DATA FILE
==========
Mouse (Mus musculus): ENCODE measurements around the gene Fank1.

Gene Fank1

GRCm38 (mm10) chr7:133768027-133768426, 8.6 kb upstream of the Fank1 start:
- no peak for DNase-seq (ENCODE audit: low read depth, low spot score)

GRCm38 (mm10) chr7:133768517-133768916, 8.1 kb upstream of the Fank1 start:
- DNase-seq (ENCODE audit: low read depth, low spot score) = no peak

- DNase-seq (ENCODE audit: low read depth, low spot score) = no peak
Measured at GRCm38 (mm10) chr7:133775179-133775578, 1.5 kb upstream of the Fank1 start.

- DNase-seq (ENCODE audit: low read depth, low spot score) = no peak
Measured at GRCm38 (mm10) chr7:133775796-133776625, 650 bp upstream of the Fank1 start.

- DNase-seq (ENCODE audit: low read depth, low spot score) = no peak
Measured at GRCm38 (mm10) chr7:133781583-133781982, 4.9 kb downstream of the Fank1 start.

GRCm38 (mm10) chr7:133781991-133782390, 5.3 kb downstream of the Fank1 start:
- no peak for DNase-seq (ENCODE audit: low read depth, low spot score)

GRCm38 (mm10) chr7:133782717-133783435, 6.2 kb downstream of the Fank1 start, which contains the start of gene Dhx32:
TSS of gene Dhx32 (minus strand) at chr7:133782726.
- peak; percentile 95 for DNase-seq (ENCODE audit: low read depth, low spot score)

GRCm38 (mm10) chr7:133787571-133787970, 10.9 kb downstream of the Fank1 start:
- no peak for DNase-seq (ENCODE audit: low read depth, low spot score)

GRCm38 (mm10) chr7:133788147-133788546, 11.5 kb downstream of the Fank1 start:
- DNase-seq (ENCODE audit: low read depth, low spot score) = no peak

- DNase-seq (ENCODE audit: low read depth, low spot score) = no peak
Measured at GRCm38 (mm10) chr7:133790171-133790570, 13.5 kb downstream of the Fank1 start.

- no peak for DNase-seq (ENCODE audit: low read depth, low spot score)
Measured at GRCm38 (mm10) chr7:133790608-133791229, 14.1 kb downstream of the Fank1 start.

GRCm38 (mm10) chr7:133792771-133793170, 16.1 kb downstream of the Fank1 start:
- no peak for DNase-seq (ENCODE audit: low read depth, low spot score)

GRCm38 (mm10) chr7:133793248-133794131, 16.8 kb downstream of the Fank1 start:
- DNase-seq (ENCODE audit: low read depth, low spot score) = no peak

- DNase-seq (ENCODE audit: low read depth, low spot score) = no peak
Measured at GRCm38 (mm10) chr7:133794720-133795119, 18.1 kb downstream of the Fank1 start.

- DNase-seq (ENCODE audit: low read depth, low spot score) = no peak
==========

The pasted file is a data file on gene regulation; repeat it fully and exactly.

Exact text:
Mouse (Mus musculus): ENCODE measurements around the gene Fank1.

Gene Fank1

GRCm38 (mm10) chr7:133768027-133768426, 8.6 kb upstream of the Fank1 start:
- no peak for DNase-seq (ENCODE audit: low read depth, low spot score)

GRCm38 (mm10) chr7:133768517-133768916, 8.1 kb upstream of the Fank1 start:
- DNase-seq (ENCODE audit: low read depth, low spot score) = no peak

- DNase-seq (ENCODE audit: low read depth, low spot score) = no peak
Measured at GRCm38 (mm10) chr7:133775179-133775578, 1.5 kb upstream of the Fank1 start.

- DNase-seq (ENCODE audit: low read depth, low spot score) = no peak
Measured at GRCm38 (mm10) chr7:133775796-133776625, 650 bp upstream of the Fank1 start.

- DNase-seq (ENCODE audit: low read depth, low spot score) = no peak
Measured at GRCm38 (mm10) chr7:133781583-133781982, 4.9 kb downstream of the Fank1 start.

GRCm38 (mm10) chr7:133781991-133782390, 5.3 kb downstream of the Fank1 start:
- no peak for DNase-seq (ENCODE audit: low read depth, low spot score)

GRCm38 (mm10) chr7:133782717-133783435, 6.2 kb downstream of the Fank1 start, which contains the start of gene Dhx32:
TSS of gene Dhx32 (minus strand) at chr7:133782726.
- peak; percentile 95 for DNase-seq (ENCODE audit: low read depth, low spot score)

GRCm38 (mm10) chr7:133787571-133787970, 10.9 kb downstream of the Fank1 start:
- no peak for DNase-seq (ENCODE audit: low read depth, low spot score)

GRCm38 (mm10) chr7:133788147-133788546, 11.5 kb downstream of the Fank1 start:
- DNase-seq (ENCODE audit: low read depth, low spot score) = no peak

- DNase-seq (ENCODE audit: low read depth, low spot score) = no peak
Measured at GRCm38 (mm10) chr7:133790171-133790570, 13.5 kb downstream of the Fank1 start.

- no peak for DNase-seq (ENCODE audit: low read depth, low spot score)
Measured at GRCm38 (mm10) chr7:133790608-133791229, 14.1 kb downstream of the Fank1 start.

GRCm38 (mm10) chr7:133792771-133793170, 16.1 kb downstream of the Fank1 start:
- no peak for DNase-seq (ENCODE audit: low read depth, low spot score)

GRCm38 (mm10) chr7:133793248-133794131, 16.8 kb downstream of the Fank1 start:
- DNase-seq (ENCODE audit: low read depth, low spot score) = no peak

- DNase-seq (ENCODE audit: low read depth, low spot score) = no peak
Measured at GRCm38 (mm10) chr7:133794720-133795119, 18.1 kb downstream of the Fank1 start.

- DNase-seq (ENCODE audit: low read depth, low spot score) = no peak